Urbino Musica Antica 2022
/// Baroque singing
Period: 21th - 25th July
This course will focus on 17th century (Seicento) continuo song in England and Italy, two marvellous traditions each with its own distinct character. In both countries there were great composers such as Dowland, Monteverdi, Strozzi, Purcell; and others around them, also writing fine and fascinating music: Notari, Danyel, Caccini, Carissimi, Lawes, Scarlatti, Blow, and many more.. This music is often brief and can be brought to life with simple forces, yet is full of passion, drama, eloquence and humour. Some solo songs and duets will be sent to course members in advance, and they are also free to bring pieces of their own choice, provided these are in clear versions, as near as possible to the original image , showing vocal line and bass, and in the composer’s key or one compatible with it.
We will have harpsichord available throughout, and from 23rd July, hopefully some lute or theorbo presence as well.
Emma Kirkby has had much good fortune, mainly the luck of “being in the right place at the right time”. As a university student she sang in an excellent choir, falling in love especially with Renaissance polyphony, but also, crucially, she heard fellow students starting to play historical instruments, the lute, harpsichord and early wind and strings, whose sound inspired her immediately. Her interest was always to express `as simply and clearly as possible, the song texts which Thomas Morley described as “the lively soul of music”; and she soon found that dialogue with those special sounds was the best way to do it.
She was fortunate also that at that time specialist groups were forming in the UK , many of them seeking singers who might match the particular qualities of their instruments. Very soon Emma was working with Andrew Parrott’;s Taverner Choir and Players, Anthony Rooley’s Consort of Musicke, Christopher Hogwood’s Academy of Ancient Music, and various gamba consorts, enjoying the music of composers from Tromboncino to Marenzio, Wert and Monteverdi, and from Byrd to Dowland, Purcell, Handel, Bach and Mozart. Much of this activity was given tremendous support from record companies such as Oiseau-Lyre and EMI, and radio airing by the BBC (London) and Westdeutsche Rundfunk (Köln). From 1980 onwards other ensembles collaborated with her, especially London Baroque in UK, and many other groups such as Freiburger Barock Orchester, L”Orfeo of Linz and Concerto Copenhagen.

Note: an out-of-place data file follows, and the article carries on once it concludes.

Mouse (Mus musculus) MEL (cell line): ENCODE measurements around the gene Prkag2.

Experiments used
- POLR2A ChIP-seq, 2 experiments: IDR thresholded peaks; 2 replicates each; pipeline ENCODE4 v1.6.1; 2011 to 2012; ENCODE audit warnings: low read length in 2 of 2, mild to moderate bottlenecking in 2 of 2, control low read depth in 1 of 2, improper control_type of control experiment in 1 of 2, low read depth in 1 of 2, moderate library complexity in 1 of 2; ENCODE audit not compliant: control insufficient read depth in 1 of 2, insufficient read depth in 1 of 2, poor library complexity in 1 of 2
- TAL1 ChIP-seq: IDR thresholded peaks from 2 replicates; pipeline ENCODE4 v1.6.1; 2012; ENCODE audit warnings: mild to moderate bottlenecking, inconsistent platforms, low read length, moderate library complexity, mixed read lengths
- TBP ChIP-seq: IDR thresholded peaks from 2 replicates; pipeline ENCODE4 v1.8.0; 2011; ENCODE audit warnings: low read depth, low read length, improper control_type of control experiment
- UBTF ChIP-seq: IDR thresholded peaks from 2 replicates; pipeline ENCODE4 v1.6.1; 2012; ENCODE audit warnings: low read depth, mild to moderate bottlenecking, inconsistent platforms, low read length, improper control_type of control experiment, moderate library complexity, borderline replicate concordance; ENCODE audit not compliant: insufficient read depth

Emma has had joyful partnerships with Anthony Rooley and Jakob Lindberg, lutes, Lars Ulrik Mortensen , harpsichord, Marcia Hadjimarkos, fortepiano, James Lisney, piano, and the viol consort Fretwork.
With the Consort of Musicke she spent nearly twenty years in thorough exploration of madrigals, both English and Italian, recording most of Monteverdi’s books, but also enjoying Wert, Marenzzio, Luzzaschi, Ingegneri , Schütz (in Italian) and Gesualdo. In 1993 the Consort staged Monteverdi’s madrigals in Mantova’s Palazzzo Té, in the film “The Banquet of the Senses”. More recently Emma took part in some more staged productions; of Purcell’s “Fairy Queen” in Tokyo, “Musica Fugit” in Utrecht and “Cupid and Death” In Cologne.
These days she still performs occasionally, mostly preferring to share the stage with younger colleagues, who now represent the future; but otherwise she loves to coach young performers, sharing with them things that have helped her to “embody” the songs she admires so dearly.
When in 2019 Emma was presented with “Gramophone” Magazine’s Lifetime Achievement Award, one of Britain’s most eminent experts contributed this comment:
Not many singers are revolutionaries; not many can be said to have radically changed the sound of music in our time. But that is the lifetime achievement of Emma Kirkby: through her totally distinctive voice, focused artistry and supremely intelligent music-making she has transformed our experience of a repertory of great music. She has been one of the most powerful forces in the early music revival across nearly 50 years, and thus a key part of one of the most important and influential movements in today’s musical world. (Sir Nicholas Kenyon, ex- Director, Barbican Centre for the Arts and BBC Promenade Concerts , author, musicologist)